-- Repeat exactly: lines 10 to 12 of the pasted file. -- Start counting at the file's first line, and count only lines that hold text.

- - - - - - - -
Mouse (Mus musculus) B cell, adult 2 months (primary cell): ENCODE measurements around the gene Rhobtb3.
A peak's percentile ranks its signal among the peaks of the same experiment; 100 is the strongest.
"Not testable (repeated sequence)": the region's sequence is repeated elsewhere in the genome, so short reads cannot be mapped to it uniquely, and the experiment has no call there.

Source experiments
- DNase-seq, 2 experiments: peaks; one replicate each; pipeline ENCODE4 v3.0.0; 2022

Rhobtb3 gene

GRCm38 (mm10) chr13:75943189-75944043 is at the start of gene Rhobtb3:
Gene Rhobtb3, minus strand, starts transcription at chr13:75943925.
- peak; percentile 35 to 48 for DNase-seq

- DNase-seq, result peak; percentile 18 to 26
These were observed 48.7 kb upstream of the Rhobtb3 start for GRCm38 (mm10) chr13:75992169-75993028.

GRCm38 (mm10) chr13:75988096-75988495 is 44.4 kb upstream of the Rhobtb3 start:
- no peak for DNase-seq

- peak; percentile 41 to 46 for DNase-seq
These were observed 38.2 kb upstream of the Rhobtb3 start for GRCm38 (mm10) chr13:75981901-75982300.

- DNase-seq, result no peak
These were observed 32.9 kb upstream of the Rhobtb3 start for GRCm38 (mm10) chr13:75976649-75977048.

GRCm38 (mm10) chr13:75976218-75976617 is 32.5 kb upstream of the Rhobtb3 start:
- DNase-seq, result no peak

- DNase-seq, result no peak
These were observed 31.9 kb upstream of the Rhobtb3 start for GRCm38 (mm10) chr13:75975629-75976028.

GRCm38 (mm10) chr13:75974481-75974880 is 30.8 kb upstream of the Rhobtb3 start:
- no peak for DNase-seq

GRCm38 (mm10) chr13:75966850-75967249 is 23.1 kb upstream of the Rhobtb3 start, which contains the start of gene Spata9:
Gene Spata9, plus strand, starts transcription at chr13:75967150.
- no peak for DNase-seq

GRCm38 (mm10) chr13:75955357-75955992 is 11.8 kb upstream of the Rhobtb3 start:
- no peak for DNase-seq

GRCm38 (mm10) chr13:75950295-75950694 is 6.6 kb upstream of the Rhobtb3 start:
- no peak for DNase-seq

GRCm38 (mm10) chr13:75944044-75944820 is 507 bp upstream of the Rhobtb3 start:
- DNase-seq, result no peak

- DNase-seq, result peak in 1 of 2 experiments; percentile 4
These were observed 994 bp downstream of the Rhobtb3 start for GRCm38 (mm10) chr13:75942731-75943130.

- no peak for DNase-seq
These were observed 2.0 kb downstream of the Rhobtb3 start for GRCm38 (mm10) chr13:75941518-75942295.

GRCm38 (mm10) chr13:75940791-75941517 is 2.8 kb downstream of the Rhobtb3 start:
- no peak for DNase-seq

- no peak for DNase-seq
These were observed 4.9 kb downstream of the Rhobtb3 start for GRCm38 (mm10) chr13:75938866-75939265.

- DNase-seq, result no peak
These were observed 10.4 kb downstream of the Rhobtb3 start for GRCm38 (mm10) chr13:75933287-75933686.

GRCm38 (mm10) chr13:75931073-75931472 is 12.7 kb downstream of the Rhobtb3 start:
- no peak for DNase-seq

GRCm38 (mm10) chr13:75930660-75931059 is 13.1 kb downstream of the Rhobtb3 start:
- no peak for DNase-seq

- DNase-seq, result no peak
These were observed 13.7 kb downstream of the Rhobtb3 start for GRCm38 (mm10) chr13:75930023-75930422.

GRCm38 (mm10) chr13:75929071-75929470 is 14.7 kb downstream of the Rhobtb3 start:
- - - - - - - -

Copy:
- DNase-seq, result peak; percentile 18 to 26
These were observed 48.7 kb upstream of the Rhobtb3 start for GRCm38 (mm10) chr13:75992169-75993028.

GRCm38 (mm10) chr13:75988096-75988495 is 44.4 kb upstream of the Rhobtb3 start: